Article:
The Tumour Necrosis Factor region in coeliac disease
Citation:Jacqueline S. Daly, 'The Tumour Necrosis Factor region in coeliac disease', [thesis], Trinity College (Dublin, Ireland). School of Medicine. Discipline of Clinical Medicine, 2003, pp 362
Daly TCD THESIS 7159 The Tumour.pdf (PDF) 265.7Mb
Coeliac disease is a disease of the small intestine, characterised by villous atrophy and crypt hyperplasia. The disease can be defined as an intolerance in genetically susceptible individuals to certain storage proteins such as gliadin found in wheat, barley and rye. In most cases the best treatment for patients is a gluten free diet. Coeliac disease can effect up to 1 in 132 individuals in Ireland. Symptoms of coeliac disease can include weight loss, vomiting, diarrhoea and abdominal bloating. The pathophysiology of gluten enteropathy is widely accepted as secondary to immunological mechanisms primarily related to T cell mediated events. Genetic susceptibility to coeliac disease is associated with the combination of the MHC HLADQA1*0501 and HLADQB1*0201 molecules which are coded for in the class II region of the HLA on chromosome 6. This combination has been found in 95% of coeliac patients. However, this is not the only susceptibility factor as a) approximately 30% of the normal population possess this allelic combination and do not have the disease and b) coeliac disease occurs in patients without this combination. The search for other HLA and non-HLA susceptibility genes has been intense. Genome scans have identified regions on 5q, 6p and 11q. However, replication of results in such studies has proved difficult. Candidate gene studies have also investigated the role of CTLA4 on chromosome 2 with conflicting results. Whereas, studies on the IL-lip gene on chromosome 5 found no association. The aim of this study was to investigate the role of the TNF region in susceptibility to coeliac disease.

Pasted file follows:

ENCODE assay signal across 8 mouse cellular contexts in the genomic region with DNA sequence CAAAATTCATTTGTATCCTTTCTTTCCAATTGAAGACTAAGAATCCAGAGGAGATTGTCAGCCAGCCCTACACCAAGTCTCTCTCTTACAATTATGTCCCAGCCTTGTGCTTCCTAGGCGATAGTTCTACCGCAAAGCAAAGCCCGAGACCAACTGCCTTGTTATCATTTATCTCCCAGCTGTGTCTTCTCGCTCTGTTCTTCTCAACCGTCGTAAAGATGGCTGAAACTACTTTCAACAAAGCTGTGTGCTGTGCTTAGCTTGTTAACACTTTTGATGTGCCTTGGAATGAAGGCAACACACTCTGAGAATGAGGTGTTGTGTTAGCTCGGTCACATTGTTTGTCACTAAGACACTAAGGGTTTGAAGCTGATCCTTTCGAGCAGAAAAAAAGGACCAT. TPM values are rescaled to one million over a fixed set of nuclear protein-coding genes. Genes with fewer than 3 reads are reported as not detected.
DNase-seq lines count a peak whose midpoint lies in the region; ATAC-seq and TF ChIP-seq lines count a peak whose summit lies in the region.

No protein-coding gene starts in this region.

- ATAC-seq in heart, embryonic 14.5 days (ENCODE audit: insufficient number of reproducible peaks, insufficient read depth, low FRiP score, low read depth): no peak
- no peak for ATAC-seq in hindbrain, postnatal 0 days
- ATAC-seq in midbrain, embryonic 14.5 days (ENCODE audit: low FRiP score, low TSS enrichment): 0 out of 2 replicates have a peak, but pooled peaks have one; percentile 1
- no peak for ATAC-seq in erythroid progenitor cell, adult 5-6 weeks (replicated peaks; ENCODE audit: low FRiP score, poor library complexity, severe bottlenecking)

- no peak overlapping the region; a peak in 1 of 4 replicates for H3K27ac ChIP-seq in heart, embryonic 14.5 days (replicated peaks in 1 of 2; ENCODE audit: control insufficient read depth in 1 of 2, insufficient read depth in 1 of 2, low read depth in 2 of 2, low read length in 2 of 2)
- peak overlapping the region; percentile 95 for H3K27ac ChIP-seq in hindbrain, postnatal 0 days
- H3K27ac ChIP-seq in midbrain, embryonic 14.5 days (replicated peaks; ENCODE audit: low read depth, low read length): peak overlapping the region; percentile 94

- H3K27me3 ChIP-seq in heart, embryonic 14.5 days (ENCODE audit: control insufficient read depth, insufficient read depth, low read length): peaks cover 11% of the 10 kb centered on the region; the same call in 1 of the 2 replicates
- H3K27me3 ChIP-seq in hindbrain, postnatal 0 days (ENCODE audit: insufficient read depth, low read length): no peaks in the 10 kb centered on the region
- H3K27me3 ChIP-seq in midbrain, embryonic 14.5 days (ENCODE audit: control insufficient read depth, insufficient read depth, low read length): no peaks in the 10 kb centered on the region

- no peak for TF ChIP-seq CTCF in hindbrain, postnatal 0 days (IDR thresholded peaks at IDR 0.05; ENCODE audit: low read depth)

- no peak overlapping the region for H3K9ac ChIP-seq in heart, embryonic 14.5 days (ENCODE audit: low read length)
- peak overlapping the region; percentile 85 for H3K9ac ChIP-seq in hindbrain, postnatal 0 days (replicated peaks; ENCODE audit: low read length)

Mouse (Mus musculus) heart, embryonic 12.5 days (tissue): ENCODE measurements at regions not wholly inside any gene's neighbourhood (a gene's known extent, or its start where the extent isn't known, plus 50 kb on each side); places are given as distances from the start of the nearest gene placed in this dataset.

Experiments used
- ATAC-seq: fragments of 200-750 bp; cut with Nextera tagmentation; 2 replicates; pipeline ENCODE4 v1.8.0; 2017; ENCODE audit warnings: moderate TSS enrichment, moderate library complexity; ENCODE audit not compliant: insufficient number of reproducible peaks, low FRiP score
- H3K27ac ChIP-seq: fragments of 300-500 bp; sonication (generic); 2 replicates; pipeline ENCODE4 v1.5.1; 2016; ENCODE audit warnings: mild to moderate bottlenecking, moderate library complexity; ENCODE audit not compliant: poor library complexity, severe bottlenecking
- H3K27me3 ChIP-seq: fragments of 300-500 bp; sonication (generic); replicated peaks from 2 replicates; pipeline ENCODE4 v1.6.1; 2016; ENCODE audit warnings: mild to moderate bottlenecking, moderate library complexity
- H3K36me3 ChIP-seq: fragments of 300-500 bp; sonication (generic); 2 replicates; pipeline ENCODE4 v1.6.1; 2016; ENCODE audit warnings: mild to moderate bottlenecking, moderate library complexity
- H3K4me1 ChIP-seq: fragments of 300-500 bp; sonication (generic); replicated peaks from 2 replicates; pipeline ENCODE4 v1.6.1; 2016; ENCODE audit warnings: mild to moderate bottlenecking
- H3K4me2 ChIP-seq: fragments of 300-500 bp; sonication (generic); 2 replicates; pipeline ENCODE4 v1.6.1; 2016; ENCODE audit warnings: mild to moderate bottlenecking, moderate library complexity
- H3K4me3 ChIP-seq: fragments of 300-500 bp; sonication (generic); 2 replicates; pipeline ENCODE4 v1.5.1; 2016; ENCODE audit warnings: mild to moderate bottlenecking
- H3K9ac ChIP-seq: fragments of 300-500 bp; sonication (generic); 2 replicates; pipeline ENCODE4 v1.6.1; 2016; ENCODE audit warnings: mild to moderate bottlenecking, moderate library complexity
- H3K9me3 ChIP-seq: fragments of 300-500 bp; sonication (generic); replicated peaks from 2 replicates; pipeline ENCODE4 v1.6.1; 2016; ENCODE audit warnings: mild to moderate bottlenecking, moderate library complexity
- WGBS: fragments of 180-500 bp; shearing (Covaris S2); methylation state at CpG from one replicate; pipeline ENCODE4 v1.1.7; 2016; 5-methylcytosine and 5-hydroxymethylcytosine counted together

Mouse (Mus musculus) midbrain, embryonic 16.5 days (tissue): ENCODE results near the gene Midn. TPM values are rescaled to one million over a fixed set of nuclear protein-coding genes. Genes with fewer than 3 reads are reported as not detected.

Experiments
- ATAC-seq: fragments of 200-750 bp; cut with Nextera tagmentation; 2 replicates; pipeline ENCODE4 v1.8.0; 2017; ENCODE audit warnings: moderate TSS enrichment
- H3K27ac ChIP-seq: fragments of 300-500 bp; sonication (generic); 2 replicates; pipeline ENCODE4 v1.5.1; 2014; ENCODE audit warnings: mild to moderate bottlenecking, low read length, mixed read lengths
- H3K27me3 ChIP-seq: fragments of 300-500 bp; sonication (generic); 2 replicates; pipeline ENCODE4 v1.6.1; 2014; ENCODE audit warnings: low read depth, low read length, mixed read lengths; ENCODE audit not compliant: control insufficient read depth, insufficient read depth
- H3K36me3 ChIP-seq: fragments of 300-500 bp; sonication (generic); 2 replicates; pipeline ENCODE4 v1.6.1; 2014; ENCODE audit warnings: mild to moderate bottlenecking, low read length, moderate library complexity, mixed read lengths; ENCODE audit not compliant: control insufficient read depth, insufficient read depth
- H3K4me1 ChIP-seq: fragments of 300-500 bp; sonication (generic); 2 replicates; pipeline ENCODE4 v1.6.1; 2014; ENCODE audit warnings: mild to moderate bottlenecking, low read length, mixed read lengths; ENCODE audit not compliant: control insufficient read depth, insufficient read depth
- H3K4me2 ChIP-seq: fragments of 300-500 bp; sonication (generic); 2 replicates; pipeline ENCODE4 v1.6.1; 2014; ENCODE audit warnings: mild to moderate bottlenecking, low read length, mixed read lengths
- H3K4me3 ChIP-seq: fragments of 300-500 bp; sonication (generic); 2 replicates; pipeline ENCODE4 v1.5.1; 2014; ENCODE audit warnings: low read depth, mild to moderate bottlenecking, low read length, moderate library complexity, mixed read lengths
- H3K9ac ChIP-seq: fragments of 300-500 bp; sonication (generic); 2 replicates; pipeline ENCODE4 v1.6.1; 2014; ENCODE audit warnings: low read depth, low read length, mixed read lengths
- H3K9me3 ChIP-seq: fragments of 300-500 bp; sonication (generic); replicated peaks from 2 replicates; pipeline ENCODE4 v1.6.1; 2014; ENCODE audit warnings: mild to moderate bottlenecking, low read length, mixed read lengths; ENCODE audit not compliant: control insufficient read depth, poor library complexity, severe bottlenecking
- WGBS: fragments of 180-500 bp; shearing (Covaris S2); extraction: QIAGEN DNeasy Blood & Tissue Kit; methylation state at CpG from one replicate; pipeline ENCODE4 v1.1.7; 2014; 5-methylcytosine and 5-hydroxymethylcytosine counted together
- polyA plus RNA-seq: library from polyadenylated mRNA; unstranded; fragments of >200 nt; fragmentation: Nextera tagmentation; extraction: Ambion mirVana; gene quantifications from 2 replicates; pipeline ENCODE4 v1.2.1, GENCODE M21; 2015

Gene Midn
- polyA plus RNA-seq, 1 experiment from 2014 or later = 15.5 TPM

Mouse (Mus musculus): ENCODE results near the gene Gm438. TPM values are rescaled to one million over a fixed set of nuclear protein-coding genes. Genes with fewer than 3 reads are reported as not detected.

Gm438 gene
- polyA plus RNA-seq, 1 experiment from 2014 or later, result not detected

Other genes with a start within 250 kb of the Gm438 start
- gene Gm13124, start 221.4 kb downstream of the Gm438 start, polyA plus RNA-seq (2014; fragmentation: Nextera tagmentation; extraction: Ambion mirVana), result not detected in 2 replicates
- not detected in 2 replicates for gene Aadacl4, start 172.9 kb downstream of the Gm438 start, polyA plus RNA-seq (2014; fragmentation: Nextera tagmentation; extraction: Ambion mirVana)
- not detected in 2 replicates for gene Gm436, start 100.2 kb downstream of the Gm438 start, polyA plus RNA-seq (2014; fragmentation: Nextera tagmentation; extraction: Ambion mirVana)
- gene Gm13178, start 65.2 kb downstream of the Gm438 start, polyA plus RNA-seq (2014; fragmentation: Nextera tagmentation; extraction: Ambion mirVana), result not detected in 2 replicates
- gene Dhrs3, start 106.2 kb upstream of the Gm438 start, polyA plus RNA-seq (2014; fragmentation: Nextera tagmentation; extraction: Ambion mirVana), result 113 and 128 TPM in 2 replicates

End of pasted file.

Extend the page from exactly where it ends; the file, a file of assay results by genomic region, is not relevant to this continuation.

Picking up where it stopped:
Author: Daly, Jacqueline S.
Publisher:Trinity College (Dublin, Ireland). School of Medicine. Discipline of Clinical Medicine
Note:TARA (Trinity's Access to Research Archive) has a robust takedown policy. Please contact us if you have any concerns: email@example.com
Print thesis water damaged as a result of the Berkeley Library Podium flood 25/10/2011
Type of material:thesis
Availability:Full text available